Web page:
Golden eagle found poisoned in Scotland

Jun 18, 2006

Police and conservationists in Scotland are investigating the poisoning of a golden eagle, one of Britain's rarest birds, The Guardian reported.

The bird, discovered between Banchory and Braemar in Aberdeenshire, was found to have the banned pesticide carbofuran in its system, the newspaper said. Tests by the Scottish Agricultural Science Agency in Edinburgh confirmed the presence of poison. Grampian police said they are treating the latest find "very seriously."

Only 430 breeding pairs of golden eagles are know to be in Scotland, 18 of which are believed to be in the Grampian area, the newspaper said.

According to police, at least 14 golden eagles have been poisoned in the past 10 years.

Copyright 2006 by United Press International

Explore further: Full-annual-cycle models track migratory bird populations throughout the year

add to favorites email to friend print save as pdf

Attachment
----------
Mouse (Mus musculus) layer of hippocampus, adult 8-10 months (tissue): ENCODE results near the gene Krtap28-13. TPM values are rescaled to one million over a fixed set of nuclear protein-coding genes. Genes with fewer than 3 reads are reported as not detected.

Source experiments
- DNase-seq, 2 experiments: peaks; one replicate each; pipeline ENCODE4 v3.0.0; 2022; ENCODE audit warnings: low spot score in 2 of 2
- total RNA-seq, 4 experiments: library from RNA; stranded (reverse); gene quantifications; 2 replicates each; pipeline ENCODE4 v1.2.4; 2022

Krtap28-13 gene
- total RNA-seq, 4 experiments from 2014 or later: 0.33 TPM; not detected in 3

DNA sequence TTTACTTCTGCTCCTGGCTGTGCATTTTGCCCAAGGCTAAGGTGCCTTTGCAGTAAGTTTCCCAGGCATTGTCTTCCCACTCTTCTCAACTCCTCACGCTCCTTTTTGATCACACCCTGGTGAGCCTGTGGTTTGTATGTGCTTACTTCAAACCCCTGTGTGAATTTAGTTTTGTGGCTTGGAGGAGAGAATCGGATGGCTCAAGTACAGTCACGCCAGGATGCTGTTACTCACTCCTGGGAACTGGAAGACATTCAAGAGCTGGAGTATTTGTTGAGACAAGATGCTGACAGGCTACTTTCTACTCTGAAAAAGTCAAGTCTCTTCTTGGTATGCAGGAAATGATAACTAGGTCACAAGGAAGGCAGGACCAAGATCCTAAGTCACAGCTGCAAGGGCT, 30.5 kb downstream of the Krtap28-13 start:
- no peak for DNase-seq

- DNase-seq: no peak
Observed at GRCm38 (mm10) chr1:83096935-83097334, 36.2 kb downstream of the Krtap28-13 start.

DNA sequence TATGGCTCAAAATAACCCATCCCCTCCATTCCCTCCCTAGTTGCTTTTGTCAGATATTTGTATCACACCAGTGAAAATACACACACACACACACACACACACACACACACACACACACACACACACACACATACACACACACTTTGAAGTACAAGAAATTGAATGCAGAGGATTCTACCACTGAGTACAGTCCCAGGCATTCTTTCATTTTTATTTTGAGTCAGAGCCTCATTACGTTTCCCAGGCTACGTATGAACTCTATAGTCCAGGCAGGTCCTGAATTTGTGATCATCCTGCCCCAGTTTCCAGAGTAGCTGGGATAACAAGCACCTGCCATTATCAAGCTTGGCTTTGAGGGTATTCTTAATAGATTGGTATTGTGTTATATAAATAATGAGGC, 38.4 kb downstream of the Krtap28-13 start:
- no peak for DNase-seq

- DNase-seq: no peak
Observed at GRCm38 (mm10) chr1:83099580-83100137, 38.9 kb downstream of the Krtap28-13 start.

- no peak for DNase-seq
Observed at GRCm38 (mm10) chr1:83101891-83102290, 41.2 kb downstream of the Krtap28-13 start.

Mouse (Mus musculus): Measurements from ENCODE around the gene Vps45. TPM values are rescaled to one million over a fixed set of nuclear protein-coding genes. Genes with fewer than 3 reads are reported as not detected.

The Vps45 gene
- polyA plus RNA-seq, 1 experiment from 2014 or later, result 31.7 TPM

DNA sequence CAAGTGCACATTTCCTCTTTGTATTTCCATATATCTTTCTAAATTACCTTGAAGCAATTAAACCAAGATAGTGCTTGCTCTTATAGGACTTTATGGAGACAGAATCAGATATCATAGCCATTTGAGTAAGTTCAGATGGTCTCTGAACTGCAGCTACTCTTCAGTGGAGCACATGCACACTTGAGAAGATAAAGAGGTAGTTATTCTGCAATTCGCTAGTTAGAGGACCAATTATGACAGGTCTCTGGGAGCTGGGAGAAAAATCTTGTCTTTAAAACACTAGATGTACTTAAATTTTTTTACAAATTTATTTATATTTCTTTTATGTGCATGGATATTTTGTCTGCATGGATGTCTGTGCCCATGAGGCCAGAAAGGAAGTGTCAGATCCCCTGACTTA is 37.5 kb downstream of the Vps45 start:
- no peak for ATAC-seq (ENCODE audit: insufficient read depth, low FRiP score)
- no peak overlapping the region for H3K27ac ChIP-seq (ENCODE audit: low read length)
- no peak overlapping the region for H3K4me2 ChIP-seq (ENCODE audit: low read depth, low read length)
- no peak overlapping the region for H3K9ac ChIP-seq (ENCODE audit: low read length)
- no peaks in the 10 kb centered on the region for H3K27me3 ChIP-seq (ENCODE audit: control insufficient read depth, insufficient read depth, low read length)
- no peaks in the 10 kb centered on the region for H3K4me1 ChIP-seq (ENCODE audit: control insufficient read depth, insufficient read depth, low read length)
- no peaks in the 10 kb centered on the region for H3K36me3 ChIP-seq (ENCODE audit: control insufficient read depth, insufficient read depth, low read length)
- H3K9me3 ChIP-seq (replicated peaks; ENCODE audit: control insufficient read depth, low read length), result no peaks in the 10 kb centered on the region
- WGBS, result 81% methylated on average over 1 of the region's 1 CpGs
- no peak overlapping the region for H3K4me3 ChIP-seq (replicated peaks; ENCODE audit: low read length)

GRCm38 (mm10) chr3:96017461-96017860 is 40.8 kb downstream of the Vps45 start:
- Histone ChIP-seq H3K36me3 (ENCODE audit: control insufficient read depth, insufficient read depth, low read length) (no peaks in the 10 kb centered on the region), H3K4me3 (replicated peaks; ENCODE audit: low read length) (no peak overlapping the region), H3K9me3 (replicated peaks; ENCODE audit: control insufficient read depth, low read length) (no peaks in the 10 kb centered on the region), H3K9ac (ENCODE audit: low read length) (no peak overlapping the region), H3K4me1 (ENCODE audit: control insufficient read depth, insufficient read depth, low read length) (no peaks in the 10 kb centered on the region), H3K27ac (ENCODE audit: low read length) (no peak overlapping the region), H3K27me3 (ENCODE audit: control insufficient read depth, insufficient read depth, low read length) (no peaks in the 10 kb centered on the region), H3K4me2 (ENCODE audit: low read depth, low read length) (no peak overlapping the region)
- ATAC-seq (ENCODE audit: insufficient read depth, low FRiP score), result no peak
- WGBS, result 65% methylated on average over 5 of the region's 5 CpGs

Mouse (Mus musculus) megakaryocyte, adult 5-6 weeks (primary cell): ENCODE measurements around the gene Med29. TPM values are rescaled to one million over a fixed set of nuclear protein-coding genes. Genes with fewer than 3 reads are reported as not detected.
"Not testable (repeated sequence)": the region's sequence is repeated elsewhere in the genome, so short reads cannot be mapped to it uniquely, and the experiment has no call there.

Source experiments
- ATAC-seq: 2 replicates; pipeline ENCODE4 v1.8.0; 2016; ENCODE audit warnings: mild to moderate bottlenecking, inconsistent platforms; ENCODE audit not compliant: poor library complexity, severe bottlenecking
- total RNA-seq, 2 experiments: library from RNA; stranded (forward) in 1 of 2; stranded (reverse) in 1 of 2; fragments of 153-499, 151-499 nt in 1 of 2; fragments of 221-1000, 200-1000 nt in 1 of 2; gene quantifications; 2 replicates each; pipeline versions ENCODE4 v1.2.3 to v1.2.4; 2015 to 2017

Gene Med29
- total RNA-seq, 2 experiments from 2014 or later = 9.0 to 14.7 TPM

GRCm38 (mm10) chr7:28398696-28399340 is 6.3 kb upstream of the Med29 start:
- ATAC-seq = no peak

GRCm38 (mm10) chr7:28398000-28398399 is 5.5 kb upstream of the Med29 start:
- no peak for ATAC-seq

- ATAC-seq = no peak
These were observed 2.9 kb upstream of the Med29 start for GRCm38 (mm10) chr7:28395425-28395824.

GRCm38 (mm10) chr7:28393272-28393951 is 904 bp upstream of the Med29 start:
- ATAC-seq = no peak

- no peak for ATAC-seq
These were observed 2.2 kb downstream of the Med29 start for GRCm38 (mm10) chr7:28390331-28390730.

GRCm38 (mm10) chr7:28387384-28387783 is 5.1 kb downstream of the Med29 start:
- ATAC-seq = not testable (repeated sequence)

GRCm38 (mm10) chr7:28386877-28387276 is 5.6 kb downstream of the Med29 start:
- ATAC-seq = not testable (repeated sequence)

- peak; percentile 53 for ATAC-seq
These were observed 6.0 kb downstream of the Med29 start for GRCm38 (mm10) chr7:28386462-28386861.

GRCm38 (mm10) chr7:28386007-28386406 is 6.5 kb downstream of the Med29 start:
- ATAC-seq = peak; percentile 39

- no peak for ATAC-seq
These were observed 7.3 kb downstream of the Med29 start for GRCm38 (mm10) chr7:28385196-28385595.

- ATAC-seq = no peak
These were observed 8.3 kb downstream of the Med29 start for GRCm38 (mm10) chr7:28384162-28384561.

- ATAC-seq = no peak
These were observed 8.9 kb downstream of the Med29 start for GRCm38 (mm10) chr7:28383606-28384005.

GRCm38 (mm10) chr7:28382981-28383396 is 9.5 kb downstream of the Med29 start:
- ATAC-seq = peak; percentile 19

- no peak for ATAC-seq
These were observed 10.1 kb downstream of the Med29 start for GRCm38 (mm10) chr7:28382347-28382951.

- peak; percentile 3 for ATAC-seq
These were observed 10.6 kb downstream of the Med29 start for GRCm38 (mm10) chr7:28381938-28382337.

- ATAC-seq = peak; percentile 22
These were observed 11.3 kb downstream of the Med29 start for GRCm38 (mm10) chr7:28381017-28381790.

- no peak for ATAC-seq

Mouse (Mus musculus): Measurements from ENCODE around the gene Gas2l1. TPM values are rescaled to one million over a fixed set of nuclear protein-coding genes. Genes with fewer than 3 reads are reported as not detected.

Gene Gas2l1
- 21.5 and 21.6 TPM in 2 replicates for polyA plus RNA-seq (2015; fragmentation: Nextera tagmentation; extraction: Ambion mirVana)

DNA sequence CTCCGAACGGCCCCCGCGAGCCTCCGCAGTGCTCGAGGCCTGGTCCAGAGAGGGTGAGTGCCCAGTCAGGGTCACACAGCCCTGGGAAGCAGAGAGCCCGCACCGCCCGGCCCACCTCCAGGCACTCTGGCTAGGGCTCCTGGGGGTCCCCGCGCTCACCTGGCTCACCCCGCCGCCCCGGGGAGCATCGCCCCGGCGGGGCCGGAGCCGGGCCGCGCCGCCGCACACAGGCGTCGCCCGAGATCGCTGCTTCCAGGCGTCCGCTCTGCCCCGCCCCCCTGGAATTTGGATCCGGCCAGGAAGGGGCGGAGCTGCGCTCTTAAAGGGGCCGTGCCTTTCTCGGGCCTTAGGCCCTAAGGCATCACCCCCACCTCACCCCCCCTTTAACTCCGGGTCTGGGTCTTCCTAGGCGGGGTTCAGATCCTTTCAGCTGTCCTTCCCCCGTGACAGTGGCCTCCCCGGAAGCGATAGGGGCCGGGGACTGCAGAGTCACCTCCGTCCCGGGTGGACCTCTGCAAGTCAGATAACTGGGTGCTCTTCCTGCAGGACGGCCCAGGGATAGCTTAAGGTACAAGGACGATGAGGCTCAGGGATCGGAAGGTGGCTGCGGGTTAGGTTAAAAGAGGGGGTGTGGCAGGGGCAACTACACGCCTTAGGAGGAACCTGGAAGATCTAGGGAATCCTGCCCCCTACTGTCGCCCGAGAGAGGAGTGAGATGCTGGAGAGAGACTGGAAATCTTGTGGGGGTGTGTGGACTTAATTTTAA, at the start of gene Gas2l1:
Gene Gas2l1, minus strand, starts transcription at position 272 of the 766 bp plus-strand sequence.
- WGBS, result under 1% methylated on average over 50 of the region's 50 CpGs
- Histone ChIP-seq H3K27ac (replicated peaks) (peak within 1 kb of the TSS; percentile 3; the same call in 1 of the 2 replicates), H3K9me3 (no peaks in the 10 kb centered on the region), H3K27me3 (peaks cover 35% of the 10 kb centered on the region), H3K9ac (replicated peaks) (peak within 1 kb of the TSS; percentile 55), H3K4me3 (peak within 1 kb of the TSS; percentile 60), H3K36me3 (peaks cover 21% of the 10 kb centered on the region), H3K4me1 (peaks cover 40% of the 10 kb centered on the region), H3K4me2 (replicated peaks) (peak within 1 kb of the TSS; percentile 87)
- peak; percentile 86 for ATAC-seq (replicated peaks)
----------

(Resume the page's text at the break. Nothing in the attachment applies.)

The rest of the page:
Related Stories

Pleurobot is salamander-like robot with lifelike motion

1 hour ago

A video showing "multimodal locomotion in a bioinspired robot" has been making the rounds, and the video demonstrates advances in robotics as scientific tools as well as potential robots for search and rescue ...

Recommended for you

Activating genes on demand

1 hour ago

When it comes to gene expression - the process by which our DNA provides the recipe used to direct the synthesis of proteins and other molecules that we need for development and survival - scientists have ...

Metabolic path to improved biofuel production

2 hours ago

Researchers with the Energy Biosciences Institute (EBI), a partnership that includes the Lawrence Berkeley National Laboratory (Berkeley Lab) and the University of California (UC) Berkeley, have found a way ...

Deadly frog fungus dates back to 1880s, studies find

4 hours ago

A deadly fungus responsible for the extinction of more than 200 amphibian species worldwide has coexisted harmlessly with animals in Illinois and Korea for more than a century, a pair of studies have found.

User comments : 0

Please sign in to add a comment. Registration is free, and takes less than a minute. Read more

Click here to reset your password.
Sign in to get notified via email when new comments are made.